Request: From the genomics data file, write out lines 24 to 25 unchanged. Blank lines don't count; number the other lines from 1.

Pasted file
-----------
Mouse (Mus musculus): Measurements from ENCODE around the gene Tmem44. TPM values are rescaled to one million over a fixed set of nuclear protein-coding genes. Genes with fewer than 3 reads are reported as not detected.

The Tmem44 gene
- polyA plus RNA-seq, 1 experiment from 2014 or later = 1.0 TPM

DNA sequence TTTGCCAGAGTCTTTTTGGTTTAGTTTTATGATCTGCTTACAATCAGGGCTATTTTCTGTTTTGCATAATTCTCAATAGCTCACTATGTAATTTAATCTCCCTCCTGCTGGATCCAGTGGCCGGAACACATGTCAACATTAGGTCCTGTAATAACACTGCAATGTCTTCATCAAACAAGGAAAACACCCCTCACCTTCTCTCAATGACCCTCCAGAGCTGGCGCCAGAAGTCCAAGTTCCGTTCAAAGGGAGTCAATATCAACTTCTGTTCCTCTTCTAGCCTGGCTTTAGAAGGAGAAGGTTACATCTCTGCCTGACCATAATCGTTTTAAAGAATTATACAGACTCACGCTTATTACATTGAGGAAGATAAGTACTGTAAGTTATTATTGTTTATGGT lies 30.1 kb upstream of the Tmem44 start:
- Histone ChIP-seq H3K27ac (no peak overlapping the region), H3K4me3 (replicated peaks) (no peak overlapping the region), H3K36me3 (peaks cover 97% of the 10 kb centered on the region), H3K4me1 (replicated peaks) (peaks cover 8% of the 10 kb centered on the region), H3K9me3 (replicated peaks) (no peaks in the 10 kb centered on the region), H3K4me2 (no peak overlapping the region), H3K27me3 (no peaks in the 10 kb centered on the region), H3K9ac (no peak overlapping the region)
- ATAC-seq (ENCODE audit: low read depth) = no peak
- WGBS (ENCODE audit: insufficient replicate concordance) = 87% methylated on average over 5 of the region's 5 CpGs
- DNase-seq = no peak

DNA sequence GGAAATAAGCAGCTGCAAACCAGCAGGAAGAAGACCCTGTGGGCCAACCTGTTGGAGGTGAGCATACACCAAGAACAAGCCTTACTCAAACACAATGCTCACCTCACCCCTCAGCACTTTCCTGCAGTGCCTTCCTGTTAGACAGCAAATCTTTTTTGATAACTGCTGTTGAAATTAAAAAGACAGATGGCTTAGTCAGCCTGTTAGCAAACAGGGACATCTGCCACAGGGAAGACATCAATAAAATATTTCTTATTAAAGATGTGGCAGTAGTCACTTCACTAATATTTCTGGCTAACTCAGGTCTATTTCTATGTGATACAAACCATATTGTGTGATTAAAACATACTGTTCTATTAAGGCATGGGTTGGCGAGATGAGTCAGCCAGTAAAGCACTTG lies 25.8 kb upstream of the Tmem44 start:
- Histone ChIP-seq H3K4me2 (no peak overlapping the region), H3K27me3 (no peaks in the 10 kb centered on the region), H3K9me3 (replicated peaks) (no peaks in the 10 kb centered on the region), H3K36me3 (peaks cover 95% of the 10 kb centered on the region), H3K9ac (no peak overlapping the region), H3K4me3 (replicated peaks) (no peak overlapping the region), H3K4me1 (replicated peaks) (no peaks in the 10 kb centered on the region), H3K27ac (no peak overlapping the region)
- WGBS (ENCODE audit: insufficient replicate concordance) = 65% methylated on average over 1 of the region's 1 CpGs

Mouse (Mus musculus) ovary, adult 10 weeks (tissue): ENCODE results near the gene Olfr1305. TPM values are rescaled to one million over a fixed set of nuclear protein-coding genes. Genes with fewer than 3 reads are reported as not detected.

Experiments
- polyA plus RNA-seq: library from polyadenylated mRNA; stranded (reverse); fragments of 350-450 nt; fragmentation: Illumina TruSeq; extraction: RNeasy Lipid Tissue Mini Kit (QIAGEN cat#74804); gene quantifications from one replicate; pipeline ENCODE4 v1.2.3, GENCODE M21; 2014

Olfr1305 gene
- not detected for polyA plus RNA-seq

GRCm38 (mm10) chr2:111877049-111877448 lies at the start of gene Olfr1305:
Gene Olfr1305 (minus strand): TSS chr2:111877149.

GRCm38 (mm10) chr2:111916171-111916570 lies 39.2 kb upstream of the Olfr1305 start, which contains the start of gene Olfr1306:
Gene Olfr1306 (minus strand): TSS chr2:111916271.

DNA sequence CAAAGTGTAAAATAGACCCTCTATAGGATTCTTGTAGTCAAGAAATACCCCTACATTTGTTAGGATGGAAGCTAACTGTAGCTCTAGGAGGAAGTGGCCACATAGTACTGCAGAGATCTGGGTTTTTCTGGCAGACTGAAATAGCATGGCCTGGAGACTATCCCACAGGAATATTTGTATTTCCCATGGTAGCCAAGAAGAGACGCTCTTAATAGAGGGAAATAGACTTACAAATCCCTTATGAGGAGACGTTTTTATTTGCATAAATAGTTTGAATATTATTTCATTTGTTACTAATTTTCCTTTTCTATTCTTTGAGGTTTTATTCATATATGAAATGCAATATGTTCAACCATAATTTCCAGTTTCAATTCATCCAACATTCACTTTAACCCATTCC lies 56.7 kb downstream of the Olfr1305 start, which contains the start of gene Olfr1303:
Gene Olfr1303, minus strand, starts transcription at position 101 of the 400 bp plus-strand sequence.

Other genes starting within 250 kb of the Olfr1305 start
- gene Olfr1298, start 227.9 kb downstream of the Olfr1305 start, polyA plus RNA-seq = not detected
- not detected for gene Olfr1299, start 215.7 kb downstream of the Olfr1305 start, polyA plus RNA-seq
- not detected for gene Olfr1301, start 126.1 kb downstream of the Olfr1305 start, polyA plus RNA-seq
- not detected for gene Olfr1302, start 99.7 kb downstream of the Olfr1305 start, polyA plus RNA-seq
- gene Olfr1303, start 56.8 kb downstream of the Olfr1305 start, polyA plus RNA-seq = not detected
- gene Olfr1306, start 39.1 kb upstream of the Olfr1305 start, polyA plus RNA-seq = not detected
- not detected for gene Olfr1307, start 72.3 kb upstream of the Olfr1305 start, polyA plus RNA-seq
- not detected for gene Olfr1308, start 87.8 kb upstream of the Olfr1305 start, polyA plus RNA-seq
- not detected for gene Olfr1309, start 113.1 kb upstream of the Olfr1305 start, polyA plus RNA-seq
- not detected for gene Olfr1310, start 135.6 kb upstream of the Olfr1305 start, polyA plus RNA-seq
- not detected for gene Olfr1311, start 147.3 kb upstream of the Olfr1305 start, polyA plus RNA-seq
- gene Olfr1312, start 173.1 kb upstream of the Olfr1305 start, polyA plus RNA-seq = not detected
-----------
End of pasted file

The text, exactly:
- gene Olfr1298, start 227.9 kb downstream of the Olfr1305 start, polyA plus RNA-seq = not detected
- not detected for gene Olfr1299, start 215.7 kb downstream of the Olfr1305 start, polyA plus RNA-seq